As we continue to map out the year ahead, we welcome you to an insider view on our thoughts and predictions, articulated through our Senior Partner, Vova (Vladimir) Dugin.
Over the past year, we witnessed one of the most challenging macroeconomic environments since the global financial crisis, marked by peak interest rates in Q4 2023. African markets continued to grapple with the aftermath of the C-19 pandemic, enduring the ripple effects of global economic instability, high inflation and regional conflicts. This scenario, compounded by growing national debt burdens and plummeting currencies, created an uncertain investment landscape for fund managers and entrepreneurs alike.
Despite these conditions, climate financing has sustained its considerable momentum attracting substantial interest from investors, with Africa in particular emerging as a leading destination for climate funding. As such, we achieved a successful initial close of our successor fund, the E3 Low Carbon Economy Fund I, securing commitments of US$48 million in May 2023. As we actively pursue the second close of the fund - targeting commitments totaling US$100 million - and concurrently assess the ecosystem for and deploy capital into investment opportunities, we’re sharing below our thoughts and predictions for the next 12 months:
1. We expect the macroeconomic environment to remain challenging, though with early indications of declining interest rates we anticipate some improvement by mid-year. This potential shift may positively impact the fundraising landscape for both entrepreneurs and fund managers. Nonetheless, we advise entrepreneurs to remain prudent as it relates to cash flow management, and budget for prolonged delays in funding rounds;
2. The trend for founders and investors to avoid pricing rounds will persist, given that the market has yet to reset to more realistic valuations. While many stakeholders are motivated to continue to benchmark funding rounds against valuations from two years ago, the prevailing conditions necessitate a shift towards accepting more conservative outlooks. However, we expect unpriced “bridging” to begin to decline towards H2 of this year, and anticipate an uptick in funds pushing to value deals at reset pricing levels. We expect to see clawbacks on many of the unpriced instruments Raised in 2022 / Early 2023 that will crystalize this year as priced rounds return;
3. Strong unit economics, coupled with clear paths to profitability, will play a pivotal role in defining the attractiveness of ventures in 2024. Revenue multiples and a “growth at all costs” approach will continue to lose prevalence, while strong, healthy margins will be instrumental in securing funding and providing adequate runway for closing rounds. This presents a significant opportunity for African start-ups to localize their cost bases as much as possible and leverage local talent more effectively;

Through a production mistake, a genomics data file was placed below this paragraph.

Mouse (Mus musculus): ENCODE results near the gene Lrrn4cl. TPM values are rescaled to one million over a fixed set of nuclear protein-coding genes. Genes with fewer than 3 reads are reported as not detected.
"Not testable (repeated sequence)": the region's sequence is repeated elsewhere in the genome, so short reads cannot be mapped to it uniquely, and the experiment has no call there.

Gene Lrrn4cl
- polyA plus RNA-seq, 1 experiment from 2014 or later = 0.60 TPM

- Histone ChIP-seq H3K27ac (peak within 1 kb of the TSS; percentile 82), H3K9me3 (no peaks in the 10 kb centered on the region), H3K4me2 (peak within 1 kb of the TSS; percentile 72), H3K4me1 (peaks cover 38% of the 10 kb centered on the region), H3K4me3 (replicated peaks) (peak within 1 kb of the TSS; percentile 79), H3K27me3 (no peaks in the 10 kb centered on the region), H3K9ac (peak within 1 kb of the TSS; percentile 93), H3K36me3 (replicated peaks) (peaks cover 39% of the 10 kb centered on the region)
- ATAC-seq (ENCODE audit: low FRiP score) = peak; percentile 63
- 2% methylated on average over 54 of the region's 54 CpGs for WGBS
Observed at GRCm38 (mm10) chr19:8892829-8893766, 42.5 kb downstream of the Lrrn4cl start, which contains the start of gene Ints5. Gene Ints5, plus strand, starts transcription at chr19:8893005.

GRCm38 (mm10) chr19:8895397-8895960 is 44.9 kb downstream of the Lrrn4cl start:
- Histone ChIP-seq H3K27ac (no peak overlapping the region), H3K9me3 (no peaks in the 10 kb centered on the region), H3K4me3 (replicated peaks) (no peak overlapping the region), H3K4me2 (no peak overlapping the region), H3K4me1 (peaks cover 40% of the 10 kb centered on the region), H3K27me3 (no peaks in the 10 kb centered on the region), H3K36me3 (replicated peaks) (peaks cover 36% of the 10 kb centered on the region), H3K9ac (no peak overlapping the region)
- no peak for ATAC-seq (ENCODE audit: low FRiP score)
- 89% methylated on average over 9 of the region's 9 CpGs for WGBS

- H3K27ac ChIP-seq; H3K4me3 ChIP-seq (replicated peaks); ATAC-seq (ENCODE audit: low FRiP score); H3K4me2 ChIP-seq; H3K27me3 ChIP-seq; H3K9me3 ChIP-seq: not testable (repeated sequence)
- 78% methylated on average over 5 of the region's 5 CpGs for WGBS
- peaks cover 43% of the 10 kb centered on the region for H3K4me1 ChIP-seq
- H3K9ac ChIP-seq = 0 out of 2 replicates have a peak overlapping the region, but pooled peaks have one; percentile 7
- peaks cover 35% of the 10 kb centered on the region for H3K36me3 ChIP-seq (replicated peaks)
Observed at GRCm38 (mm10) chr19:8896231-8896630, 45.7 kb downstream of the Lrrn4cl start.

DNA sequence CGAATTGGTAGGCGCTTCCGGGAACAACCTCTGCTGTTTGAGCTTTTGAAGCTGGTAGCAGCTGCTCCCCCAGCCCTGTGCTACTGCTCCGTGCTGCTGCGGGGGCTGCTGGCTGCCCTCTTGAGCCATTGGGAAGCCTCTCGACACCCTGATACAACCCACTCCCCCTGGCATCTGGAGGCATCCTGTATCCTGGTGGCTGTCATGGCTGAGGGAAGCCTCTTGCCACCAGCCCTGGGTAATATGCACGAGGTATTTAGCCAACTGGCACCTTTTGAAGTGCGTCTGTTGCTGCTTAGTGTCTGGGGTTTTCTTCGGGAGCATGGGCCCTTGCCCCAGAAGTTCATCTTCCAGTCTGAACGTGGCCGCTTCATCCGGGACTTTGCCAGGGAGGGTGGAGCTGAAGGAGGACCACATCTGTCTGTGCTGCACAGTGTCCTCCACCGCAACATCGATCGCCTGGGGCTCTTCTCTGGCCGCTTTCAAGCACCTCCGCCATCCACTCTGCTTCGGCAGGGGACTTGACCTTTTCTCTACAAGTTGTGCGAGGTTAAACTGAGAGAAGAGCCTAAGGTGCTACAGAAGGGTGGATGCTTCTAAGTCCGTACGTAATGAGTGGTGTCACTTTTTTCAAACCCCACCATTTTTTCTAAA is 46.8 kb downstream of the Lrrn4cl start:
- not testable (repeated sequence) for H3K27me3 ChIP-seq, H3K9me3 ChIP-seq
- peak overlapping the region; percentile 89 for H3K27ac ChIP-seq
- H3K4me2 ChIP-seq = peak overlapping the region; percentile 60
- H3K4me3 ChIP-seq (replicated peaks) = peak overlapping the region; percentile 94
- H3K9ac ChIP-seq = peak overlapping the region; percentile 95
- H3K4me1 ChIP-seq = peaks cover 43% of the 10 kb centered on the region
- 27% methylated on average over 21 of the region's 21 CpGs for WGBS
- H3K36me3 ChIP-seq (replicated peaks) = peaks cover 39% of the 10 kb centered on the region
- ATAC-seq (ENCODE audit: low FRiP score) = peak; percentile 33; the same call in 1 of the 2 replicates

4. Private capital dry powder reached record highs due to deployment delays stemming from factors including the inability to determine fair values for many companies. Consequently, where funds have been successful in raising, we expect considerable pressure for many managers to deploy in 2024. Capital under pressure to deploy will pool towards select winners, with many funds chasing the same deals and driving valuations accordingly;
5. In response to the fundraise environment, there has been a shift in the ecosystem in the source and type of capital available to founders. We have seen the emergence of specialist rather than generalist funds as the primary vehicles for deploying capital, and alongside this, alternative funding sources have gained significant traction. We anticipate an increase in alternative funding instruments such as revenue-based financing or carbon credit-linked funding for many climate-focused ventures in Africa.
In closing, macroeconomic events have triggered a noticeable shift in the approach to VC investing. The debate on what it means to create a scalable and sustainable asset class of venture investments in 2024 is challenging traditional thinking, questioning the efficiency of the "spray and pray" approach in Africa. Rather than doubling down on the potential for one "home run" in the portfolio, it might be more efficient to look for a smaller, healthier portfolio that can create a reasonable buffer against failure. As a climate sector specialist, we will continue to look for companies where reasonable valuations align with robust unit economics, sustainable business models and realistic growth prospects, focusing on building a portfolio of winners across sectors.